Update: Matt Shobe from Feedburner kicked my ass in the comments below and showed me exactly what I wanted. It’s really hard to no like a company when they fix all your problems. Thanks Matt!

Well this redesign is a long time in the making. There are still plenty of loose edges to clean up but as long as you don’t dig too deep everything should be fine.

This redesign is feature rich with lots of additional feeds and functionality.

You’ll notice to the right my info from, Trackslife, Netflix, and links from Since I’m using all of these services I might as well put them in one place where everyone can see.

The easiest way to integrate an RSS feed is with MagpieRSS which made adding and Netflix super easy.

Anything that’s not in an RSS feed become a bit more difficult. Tackslife has an RSS feed but it’s horribly formed for getting out small bit of information. only has weekly artists in an XML file and while it would be nice if MagpieRSS supported XML it dies not.

Anything not in an RSS file I got the info with cURL and the pregmatch function as I’ve outlined before.

One last feature that is a great trick is how the site re-sizes if they screen is smaller then 1024. Re-size to 800 and the 2 columns will turn in to 1. Thanks to Collylogic for the tip on how to make it happen.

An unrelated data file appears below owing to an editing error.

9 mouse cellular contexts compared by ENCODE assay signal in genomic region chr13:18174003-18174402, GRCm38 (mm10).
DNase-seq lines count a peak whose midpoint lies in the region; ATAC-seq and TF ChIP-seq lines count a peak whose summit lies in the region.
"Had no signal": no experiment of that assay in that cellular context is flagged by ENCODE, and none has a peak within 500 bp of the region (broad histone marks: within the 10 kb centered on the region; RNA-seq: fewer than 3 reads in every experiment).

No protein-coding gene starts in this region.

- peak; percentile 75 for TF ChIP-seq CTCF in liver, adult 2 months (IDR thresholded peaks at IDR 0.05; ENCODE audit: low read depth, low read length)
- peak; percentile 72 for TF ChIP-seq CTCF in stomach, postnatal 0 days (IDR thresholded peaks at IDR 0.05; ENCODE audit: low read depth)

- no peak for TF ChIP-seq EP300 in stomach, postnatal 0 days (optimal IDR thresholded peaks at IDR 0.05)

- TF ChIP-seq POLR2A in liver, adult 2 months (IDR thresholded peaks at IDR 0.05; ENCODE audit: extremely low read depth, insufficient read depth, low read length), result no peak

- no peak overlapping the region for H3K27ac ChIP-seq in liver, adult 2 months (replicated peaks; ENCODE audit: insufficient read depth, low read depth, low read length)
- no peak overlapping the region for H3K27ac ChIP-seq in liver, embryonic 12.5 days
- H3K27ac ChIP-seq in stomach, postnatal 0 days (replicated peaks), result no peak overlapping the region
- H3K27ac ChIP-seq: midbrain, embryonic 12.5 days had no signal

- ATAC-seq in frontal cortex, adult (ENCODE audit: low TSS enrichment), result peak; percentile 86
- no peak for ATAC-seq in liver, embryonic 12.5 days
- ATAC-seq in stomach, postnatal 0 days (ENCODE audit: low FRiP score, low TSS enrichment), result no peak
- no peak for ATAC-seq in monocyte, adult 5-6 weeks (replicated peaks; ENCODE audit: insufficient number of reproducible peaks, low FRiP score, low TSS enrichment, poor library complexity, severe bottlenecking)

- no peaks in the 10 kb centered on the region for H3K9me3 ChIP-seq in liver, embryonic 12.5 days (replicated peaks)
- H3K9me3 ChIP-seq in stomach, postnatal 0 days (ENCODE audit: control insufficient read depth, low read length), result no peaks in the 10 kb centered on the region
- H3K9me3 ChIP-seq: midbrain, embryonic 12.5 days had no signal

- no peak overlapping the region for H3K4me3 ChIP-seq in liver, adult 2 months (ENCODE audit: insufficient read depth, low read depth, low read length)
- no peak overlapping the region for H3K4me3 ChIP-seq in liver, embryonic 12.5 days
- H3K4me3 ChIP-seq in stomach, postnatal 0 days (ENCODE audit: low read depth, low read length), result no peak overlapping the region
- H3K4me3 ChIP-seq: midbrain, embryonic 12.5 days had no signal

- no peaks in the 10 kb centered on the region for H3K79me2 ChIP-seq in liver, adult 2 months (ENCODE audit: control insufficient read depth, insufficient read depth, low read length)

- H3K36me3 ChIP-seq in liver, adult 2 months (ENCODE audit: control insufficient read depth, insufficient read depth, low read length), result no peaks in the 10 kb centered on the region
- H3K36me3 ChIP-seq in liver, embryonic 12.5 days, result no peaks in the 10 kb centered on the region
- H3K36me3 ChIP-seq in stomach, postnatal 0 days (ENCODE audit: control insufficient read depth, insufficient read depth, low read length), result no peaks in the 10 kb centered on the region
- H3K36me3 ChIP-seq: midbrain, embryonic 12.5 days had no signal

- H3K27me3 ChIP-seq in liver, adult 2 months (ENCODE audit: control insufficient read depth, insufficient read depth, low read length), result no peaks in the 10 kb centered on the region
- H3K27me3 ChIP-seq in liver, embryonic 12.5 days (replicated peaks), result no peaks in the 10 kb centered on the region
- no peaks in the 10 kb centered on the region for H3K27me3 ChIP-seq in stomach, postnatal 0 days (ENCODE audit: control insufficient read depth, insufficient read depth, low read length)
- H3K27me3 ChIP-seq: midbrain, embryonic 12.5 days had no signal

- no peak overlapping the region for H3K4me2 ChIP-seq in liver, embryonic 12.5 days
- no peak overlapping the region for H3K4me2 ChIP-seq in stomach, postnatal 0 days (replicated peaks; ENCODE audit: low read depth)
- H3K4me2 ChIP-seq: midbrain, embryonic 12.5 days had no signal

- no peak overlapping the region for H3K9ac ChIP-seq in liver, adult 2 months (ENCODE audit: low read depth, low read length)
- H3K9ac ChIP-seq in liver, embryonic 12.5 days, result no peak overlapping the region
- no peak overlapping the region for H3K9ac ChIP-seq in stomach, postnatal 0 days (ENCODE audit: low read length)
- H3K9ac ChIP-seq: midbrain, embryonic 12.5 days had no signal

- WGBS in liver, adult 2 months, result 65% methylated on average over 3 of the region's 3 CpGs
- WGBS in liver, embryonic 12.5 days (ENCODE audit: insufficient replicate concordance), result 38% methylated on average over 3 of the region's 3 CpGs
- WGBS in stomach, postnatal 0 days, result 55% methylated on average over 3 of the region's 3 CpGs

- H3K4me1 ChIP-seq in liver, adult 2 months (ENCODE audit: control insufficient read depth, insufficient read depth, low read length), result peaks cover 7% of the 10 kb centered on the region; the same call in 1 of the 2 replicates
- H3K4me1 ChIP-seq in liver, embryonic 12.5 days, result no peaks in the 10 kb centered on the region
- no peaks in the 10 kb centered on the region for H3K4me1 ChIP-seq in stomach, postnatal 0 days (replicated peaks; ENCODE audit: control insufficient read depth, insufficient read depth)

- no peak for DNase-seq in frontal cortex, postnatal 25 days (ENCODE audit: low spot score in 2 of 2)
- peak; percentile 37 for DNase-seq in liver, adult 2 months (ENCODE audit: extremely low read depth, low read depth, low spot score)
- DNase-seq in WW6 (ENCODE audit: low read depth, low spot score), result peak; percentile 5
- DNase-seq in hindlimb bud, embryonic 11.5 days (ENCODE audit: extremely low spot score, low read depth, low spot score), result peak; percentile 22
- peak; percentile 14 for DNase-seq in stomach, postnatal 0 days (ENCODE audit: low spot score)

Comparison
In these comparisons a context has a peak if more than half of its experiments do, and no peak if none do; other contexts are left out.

All and all I’m very happy with the final outcome and I’d love to help anyone who wants similar RSS integration in to their website. I’d love to hear any feedback!

Welcome to the first step of many in updating this dingy old web site. As I sign up for more and more web services across the internet I slowly lose time I could be devoting to adding content to this site.

This leave me with two options. I could stop using other web services (like and save my links here or I can start to combine these services back in to this site and let me update content here while still using outside services.

The first step is changing up my feed to integrate in to my rss. Now if I update or this blog they will both appear in the rss feed, so subscribe today.

I don’t intend to flood you with new content but hopefully I will finally be able to point out really interesting content that I would not have included with the web site previously.

Update: well it was working for a bit and now something broke… look for it in the near future. OKay that was not as hard as i thought it world be.

Update 2: Sorry for making your rss reader go crazy. I’m 100% sure it’s all fixed now.

“I’m counting on medical science to cure everything in another ten years so that as I grow older all I have to worry about is which dialect of Chinese I need to learn in order to shop for groceries, pay bills, and play World of Warcraft.”

Greg Storey

That’s such an awesome quote from Greg that it needed repeating. I have often wondered the same thing. Though sometimes instead of Chinese I think of Portuguese since there is a huge tech movement in Brazil to rival America.

I wonder if once people can live an extremely long and healthy life if they will be less likely to throw it away in a war. I can keep hoping.